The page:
Judge orders Orie case reimbursements

Ex-senator's repayments about 10 percent of $2M sought by prosecutors


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A former state senator now in prison will only be required to pay about 10 percent of what prosecutors were seeking in restitution and damages after she was convicted on public corruption charges earlier this year.

Jane C. Orie, 50, was ordered Tuesday to pay $23,269.74 in restitution and $46,539.48 in damages related to two counts of theft of services for which she was found guilty. In addition, Allegheny County Common Pleas Judge Jeffrey A. Manning ordered Orie to reimburse the Senate Republican Caucus $110,650 it paid toward outside counsel as part of her criminal investigation.

Prosecutors were seeking about $2 million in payments from Orie. The judge's order requires Orie to use her contributions to her state pension to cover some of the costs.

District Attorney Stephen A. Zappala Jr. said in a statement that the opinion was well-reasoned and recognized the financial damage caused by Orie.

"That being said, it is a shame that despite the fact that the General Assembly of Pennsylvania has never sought taxpayer approval to pay for attorney fees to defend corrupt politicians, these fees are routinely paid, and the citizens of this commonwealth are twice victimized upon conviction of corrupt politicians unless restitution is had."

Orie must repay the caucus the money it spent to represent her, Judge Manning wrote, because there is no doubt that the money used to pay private counsel is "public."

"The defendant was a public official. Public monies were expended to defend her. She is required to reimburse the commonwealth of Pennsylvania for the monies spent to defend her."

Her defense attorney, William Costopoulos, argued that the request by the prosecution was unprecedented -- especially in light of the many recent convictions in the cases known as Bonusgate.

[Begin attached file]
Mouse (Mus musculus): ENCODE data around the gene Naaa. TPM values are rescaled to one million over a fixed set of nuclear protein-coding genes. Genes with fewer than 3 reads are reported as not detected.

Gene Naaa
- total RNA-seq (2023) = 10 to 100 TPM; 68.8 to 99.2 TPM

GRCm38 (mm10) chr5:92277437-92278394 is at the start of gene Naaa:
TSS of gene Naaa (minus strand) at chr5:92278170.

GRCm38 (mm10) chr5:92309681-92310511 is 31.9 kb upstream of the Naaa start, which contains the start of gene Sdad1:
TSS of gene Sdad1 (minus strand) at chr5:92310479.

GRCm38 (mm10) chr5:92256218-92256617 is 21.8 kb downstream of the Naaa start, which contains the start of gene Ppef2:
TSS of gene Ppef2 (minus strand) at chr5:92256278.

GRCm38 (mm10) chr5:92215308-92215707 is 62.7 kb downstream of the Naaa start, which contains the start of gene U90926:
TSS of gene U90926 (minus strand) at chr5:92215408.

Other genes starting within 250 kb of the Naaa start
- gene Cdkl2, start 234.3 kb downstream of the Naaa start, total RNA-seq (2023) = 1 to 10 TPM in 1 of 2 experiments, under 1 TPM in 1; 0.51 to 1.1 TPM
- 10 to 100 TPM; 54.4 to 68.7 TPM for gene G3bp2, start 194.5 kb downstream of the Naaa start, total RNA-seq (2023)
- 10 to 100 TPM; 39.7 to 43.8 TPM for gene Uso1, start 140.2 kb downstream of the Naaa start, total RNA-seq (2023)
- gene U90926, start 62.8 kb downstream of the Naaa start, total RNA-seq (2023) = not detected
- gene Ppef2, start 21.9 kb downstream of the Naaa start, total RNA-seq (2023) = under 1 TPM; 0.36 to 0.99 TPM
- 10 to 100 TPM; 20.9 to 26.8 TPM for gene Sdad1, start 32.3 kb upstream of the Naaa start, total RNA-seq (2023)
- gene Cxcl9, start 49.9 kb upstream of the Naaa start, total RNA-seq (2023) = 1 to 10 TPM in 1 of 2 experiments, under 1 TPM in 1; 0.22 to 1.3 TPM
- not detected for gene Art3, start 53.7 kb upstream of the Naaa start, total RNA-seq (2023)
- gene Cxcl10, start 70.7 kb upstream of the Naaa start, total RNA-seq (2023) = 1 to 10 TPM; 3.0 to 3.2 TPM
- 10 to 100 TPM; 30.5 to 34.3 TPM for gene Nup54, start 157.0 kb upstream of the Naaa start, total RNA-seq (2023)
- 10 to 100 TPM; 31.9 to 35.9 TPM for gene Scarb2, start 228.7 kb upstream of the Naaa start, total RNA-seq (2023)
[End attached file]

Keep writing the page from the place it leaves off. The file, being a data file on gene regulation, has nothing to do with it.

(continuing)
Judge Manning was not dissuaded.

"Whether or not this request by the commonwealth has any precedent is immaterial," he wrote. "The statute clearly and unequivocally requires the court to order a public official convicted of a criminal offense to reimburse the commonwealth for any funds incurred to defend that official."

Orie is also required to forfeit $89,670.18 in her contributions toward her state pension, which shall be used to cover a portion of the costs. The remainder will be paid at a rate of $500 per month once Orie is released from prison.

She is currently being housed at the State Correctional Institution at Cambridge Springs.

Judge Manning issued his 14-page opinion nearly a month after sentencing the McCandless Republican to 21/2 to 10 years in prison.

She was convicted on 14 counts, including five felonies, after a nearly monthlong trial in March.

Mr. Costopoulos said he had not yet seen the opinion, but did receive a summary.

"It seems as though Judge Manning has issued a thoughtful ruling based on the facts," he said.

Although he didn't say he was pleased with the dollar amount, Mr. Costopoulos did say, "It's certainly a lot less," than what the prosecution had been seeking.

Assistant District Attorney Lawrence Claus had argued that Orie should have to pay damages equal to what he considered to be Orie's financial gain from her crimes.

However, Judge Manning could not find evidence to sustain the amounts being sought.

Orie was accused of using her legislative staff to run campaign fundraisers and conduct election activity for herself and her sister, state Supreme Court Justice Joan Orie Melvin.

Justice Melvin is suspended from the court and faces similar allegations at a preliminary hearing next week.

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Paula Reed Ward: pward@post-gazette.com or 412-263-2620.


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